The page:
[Pixman] [ssse3]Optimization for fetch_scanline_x8r8g8b8

Xu, Samuel samuel.xu at intel.com
Tue Sep 7 18:44:07 PDT 2010

Hi, Soeren Sandmann and Siarhei Siamashka:

As a wrap of current discussion, combining you two's comments, can we assume this new patch of SSSE3 is ok?
New patch might contains:
1. Fix 64 bit CPU detection issue for MMX and SSE2
2. Add more comments for git commit log
3. change SSSE3 intrinsics check to SSSE3 asm check in makefile
4. remove #include "pixman-combine32.h" and composite_over_8888_n_8888in pixman-ssse3.c
5. ASM files changes:
	1) change asm file name to pixman-ssse3-x86-32-asm.S and pixman-ssse3-x86-64-asm.S
	2) change the asm function name to "composite_line_src_x888_8888_ssse3"
	3) remove "defined(_M_AMD64))"
	4) Comments in the assembly about the store forwarding
We know there are some discussion on asm code, e.g. MOVD, unify 32 bit and 64 bit code. While it won't introduce real defection. We still can put further change in next wave, to avoid current sticking.

I am not sure for the issue of sun studio. Sun studio declares GNU asm compatibility, I am not sure whether it is 100% compatible. If issue is caused by Sun Studio itself, can we add #ifdef to avoid SSSE3 patch of Sun studio? In this case, how to determine Sun studio?


-----Original Message-----
From: Siarhei Siamashka [mailto:siarhei.siamashka at gmail.com] 
Sent: Wednesday, September 08, 2010 3:39 AM
To: Ma, Ling
Cc: Xu, Samuel; Soeren Sandmann; pixman at lists.freedesktop.org; Liu, Xinyun
Subject: Re: [Pixman] [ssse3]Optimization for fetch_scanline_x8r8g8b8

On Tuesday 07 September 2010 14:03:52 Ma, Ling wrote:
> > > >     Wouldn't just the use of MOVD/MOVSS instructions here also solve
> > > >     this problem?  Store forwarding does not seem to be used for SIMD
> > > >     according to the manual. I haven't benchmarked anything yet
> > > >     though.

> [Ma Ling] movd is not good for Atom because of it will use AGU- " *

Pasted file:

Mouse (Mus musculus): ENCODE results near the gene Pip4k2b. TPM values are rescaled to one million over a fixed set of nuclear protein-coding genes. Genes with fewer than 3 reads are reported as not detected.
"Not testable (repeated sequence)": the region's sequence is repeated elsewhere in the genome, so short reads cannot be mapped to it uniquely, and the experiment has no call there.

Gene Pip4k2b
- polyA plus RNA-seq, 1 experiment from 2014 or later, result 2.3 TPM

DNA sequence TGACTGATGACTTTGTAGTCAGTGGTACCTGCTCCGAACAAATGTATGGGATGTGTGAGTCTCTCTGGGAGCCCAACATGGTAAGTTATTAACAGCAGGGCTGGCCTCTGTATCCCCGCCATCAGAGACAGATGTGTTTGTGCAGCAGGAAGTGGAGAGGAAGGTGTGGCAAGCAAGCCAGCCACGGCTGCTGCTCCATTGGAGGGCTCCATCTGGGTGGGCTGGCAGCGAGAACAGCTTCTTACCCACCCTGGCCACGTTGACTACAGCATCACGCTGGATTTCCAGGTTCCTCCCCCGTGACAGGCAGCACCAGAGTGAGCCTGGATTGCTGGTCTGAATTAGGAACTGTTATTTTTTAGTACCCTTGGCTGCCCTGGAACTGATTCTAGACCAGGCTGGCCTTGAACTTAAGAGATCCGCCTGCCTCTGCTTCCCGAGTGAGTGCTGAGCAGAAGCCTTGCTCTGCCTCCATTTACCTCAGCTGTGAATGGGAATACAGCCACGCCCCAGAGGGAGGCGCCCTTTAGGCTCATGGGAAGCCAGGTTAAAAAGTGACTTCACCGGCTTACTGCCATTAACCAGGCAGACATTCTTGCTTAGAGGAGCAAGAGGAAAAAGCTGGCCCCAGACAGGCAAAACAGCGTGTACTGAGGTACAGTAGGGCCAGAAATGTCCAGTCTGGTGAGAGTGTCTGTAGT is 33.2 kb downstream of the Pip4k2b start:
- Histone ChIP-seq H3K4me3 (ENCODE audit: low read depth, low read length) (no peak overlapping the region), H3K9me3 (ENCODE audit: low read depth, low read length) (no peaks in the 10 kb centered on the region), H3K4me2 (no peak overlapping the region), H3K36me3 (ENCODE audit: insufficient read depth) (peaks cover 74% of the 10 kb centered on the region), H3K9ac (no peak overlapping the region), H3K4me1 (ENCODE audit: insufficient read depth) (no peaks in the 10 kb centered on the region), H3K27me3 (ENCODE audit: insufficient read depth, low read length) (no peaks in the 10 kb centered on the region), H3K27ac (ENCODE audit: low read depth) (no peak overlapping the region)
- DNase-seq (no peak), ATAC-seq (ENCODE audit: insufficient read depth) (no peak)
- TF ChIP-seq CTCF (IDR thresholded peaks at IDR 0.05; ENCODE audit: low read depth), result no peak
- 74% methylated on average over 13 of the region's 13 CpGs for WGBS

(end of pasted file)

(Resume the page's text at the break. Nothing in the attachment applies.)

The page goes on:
> Integer-FP/SIMD transfer: Instructions that transfer integer data to 
> the FP/SIMD side of the machine also uses AGU. Examples of these 
> instructions include MOVD, PINSRW. If one of the source register of 
> these instructions depends on the result of an execution unit, this 
> dependency will also cause a delay of 3 cycles." Address 
> Generation

Well, a simple benchmark shows that MOVD performs at least as good as MOV if we compare the following loops:

 80483e0:       66 0f 6e 06             movd   (%esi),%xmm0
 80483e4:       66 0f eb c1             por    %xmm1,%xmm0
 80483e8:       66 0f 7e 07             movd   %xmm0,(%edi)
 80483ec:       49                      dec    %ecx
 80483ed:       75 f1                   jne    80483e0 <main+0x20>


 80483e0:       8b 06                   mov    (%esi),%eax
 80483e2:       09 d8                   or     %ebx,%eax
 80483e4:       89 07                   mov    %eax,(%edi)
 80483e6:       49                      dec    %ecx
 80483e7:       75 f7                   jne    80483e0 <main+0x20>

Both of these loops use 3 cycles per iteration as can be easily measured by a simple modification of the benchmark program that I posted earlier.
The only advantage of non-SSE code here is that it is smaller. But you are anyway killing this code size advantage by keeping both forward and backwards copy variants.

The part from the optimization manual which you quoted is related to moving data between x86 and SSE registers, which is indeed a bad idea. But there is no need doing anything like this. You can just load data directly from memory to SSE registers, do some operations with it (using SSE instructions) and store the result to memory.

> > Your code still can be simplified a lot. I'm just not quite sure 
> > whether it would be more practical to commit something first and 
> > then refactor it with the follow up commits. Or attempt to make a 
> > "perfect" patch before committing.

> [Ma Ling] Yes, I agree with you, let us commit it first, then strength 
> it, such as appending non-temporary instructions for large data copy 
> which is over L1 cache size.

Actually it's not up to me to decide. Much more important is whether Søren Sandmann agrees to this or not. I'm just afraid that trying to reach perfection, we may get stuck with no further progress at some point. Because for example some of the things, which are clear and simple for me, may be too unusual or unfamiliar for you. Or possibly the other way around.

But in any case, the other issues pointed by Søren still can and need to be addressed.

Just one last question to clarify things. Did you write this SSSE3 assembly code yourself or was the output of some C compiler (at least partially) used for it?

Best regards,
Siarhei Siamashka

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